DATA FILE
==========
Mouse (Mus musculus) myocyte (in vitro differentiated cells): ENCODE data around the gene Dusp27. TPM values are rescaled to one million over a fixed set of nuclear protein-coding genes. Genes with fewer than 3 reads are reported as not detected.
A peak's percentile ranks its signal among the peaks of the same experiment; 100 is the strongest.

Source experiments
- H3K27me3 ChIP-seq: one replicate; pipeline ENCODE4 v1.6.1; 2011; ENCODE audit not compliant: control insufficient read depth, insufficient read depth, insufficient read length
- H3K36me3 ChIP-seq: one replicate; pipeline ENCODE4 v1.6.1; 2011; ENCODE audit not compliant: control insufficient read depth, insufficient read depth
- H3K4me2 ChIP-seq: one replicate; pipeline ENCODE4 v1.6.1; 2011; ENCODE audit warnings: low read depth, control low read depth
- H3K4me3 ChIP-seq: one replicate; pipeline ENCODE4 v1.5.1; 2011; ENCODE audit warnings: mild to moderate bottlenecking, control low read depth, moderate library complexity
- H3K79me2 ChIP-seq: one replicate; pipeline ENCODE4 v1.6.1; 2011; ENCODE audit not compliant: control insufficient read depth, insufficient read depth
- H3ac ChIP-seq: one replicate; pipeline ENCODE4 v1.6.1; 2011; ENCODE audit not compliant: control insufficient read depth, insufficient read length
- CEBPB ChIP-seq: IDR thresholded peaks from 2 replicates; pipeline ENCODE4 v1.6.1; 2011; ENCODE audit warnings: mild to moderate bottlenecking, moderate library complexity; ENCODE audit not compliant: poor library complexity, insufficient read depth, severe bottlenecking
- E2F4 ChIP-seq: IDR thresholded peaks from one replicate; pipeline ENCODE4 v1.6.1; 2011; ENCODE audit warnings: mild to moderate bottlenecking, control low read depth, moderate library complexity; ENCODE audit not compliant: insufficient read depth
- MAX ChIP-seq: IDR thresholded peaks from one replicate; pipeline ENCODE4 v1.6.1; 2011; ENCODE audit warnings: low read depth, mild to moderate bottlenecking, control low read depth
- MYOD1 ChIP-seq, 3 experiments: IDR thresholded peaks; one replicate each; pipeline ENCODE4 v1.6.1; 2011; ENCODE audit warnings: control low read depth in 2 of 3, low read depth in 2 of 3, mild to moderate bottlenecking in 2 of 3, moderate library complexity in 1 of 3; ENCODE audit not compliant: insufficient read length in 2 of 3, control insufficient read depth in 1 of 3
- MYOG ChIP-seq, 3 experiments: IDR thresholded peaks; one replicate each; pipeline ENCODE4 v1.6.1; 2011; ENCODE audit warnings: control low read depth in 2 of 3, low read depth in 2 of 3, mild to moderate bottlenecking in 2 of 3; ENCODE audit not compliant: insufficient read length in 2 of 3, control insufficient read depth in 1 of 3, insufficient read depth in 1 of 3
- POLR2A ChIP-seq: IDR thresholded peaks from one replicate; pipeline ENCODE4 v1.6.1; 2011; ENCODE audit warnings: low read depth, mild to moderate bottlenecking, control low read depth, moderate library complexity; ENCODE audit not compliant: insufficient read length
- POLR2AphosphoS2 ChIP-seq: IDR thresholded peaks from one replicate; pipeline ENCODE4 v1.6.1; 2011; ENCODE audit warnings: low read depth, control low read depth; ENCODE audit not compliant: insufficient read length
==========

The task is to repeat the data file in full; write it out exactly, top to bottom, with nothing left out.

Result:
Mouse (Mus musculus) myocyte (in vitro differentiated cells): ENCODE data around the gene Dusp27. TPM values are rescaled to one million over a fixed set of nuclear protein-coding genes. Genes with fewer than 3 reads are reported as not detected.
A peak's percentile ranks its signal among the peaks of the same experiment; 100 is the strongest.

Source experiments
- H3K27me3 ChIP-seq: one replicate; pipeline ENCODE4 v1.6.1; 2011; ENCODE audit not compliant: control insufficient read depth, insufficient read depth, insufficient read length
- H3K36me3 ChIP-seq: one replicate; pipeline ENCODE4 v1.6.1; 2011; ENCODE audit not compliant: control insufficient read depth, insufficient read depth
- H3K4me2 ChIP-seq: one replicate; pipeline ENCODE4 v1.6.1; 2011; ENCODE audit warnings: low read depth, control low read depth
- H3K4me3 ChIP-seq: one replicate; pipeline ENCODE4 v1.5.1; 2011; ENCODE audit warnings: mild to moderate bottlenecking, control low read depth, moderate library complexity
- H3K79me2 ChIP-seq: one replicate; pipeline ENCODE4 v1.6.1; 2011; ENCODE audit not compliant: control insufficient read depth, insufficient read depth
- H3ac ChIP-seq: one replicate; pipeline ENCODE4 v1.6.1; 2011; ENCODE audit not compliant: control insufficient read depth, insufficient read length
- CEBPB ChIP-seq: IDR thresholded peaks from 2 replicates; pipeline ENCODE4 v1.6.1; 2011; ENCODE audit warnings: mild to moderate bottlenecking, moderate library complexity; ENCODE audit not compliant: poor library complexity, insufficient read depth, severe bottlenecking
- E2F4 ChIP-seq: IDR thresholded peaks from one replicate; pipeline ENCODE4 v1.6.1; 2011; ENCODE audit warnings: mild to moderate bottlenecking, control low read depth, moderate library complexity; ENCODE audit not compliant: insufficient read depth
- MAX ChIP-seq: IDR thresholded peaks from one replicate; pipeline ENCODE4 v1.6.1; 2011; ENCODE audit warnings: low read depth, mild to moderate bottlenecking, control low read depth
- MYOD1 ChIP-seq, 3 experiments: IDR thresholded peaks; one replicate each; pipeline ENCODE4 v1.6.1; 2011; ENCODE audit warnings: control low read depth in 2 of 3, low read depth in 2 of 3, mild to moderate bottlenecking in 2 of 3, moderate library complexity in 1 of 3; ENCODE audit not compliant: insufficient read length in 2 of 3, control insufficient read depth in 1 of 3
- MYOG ChIP-seq, 3 experiments: IDR thresholded peaks; one replicate each; pipeline ENCODE4 v1.6.1; 2011; ENCODE audit warnings: control low read depth in 2 of 3, low read depth in 2 of 3, mild to moderate bottlenecking in 2 of 3; ENCODE audit not compliant: insufficient read length in 2 of 3, control insufficient read depth in 1 of 3, insufficient read depth in 1 of 3
- POLR2A ChIP-seq: IDR thresholded peaks from one replicate; pipeline ENCODE4 v1.6.1; 2011; ENCODE audit warnings: low read depth, mild to moderate bottlenecking, control low read depth, moderate library complexity; ENCODE audit not compliant: insufficient read length
- POLR2AphosphoS2 ChIP-seq: IDR thresholded peaks from one replicate; pipeline ENCODE4 v1.6.1; 2011; ENCODE audit warnings: low read depth, control low read depth; ENCODE audit not compliant: insufficient read length